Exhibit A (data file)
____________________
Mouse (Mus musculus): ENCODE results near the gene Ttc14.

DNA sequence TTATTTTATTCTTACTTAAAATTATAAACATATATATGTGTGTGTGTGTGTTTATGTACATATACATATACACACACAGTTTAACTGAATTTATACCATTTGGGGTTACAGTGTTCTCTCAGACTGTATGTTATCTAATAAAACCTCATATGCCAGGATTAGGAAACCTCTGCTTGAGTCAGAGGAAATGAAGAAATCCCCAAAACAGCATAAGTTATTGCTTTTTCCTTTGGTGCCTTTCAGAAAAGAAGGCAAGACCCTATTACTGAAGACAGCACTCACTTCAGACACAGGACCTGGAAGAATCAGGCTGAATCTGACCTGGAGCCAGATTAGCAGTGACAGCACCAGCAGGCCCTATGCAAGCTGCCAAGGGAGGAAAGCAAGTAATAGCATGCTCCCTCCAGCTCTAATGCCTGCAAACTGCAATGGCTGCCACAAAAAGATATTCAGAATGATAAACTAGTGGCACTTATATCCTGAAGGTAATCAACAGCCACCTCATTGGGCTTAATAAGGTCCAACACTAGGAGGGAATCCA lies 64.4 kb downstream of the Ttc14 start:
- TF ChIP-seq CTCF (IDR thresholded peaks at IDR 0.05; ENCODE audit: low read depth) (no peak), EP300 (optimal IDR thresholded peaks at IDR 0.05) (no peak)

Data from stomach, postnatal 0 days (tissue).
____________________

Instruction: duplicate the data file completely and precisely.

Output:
Mouse (Mus musculus): ENCODE results near the gene Ttc14.

DNA sequence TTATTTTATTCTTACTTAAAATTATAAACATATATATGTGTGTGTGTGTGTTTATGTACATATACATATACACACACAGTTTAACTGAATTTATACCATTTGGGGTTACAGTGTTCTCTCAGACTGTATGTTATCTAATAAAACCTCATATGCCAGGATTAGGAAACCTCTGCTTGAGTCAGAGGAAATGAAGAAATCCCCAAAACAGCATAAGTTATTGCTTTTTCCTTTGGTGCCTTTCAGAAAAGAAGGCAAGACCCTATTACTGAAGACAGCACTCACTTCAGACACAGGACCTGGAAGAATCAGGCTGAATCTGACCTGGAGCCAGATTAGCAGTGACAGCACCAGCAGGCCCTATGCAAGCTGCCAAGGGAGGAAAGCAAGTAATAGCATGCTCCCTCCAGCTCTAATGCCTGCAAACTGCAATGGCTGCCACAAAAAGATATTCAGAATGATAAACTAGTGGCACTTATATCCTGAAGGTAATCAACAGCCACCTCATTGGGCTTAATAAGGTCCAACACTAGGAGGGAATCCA lies 64.4 kb downstream of the Ttc14 start:
- TF ChIP-seq CTCF (IDR thresholded peaks at IDR 0.05; ENCODE audit: low read depth) (no peak), EP300 (optimal IDR thresholded peaks at IDR 0.05) (no peak)

Data from stomach, postnatal 0 days (tissue).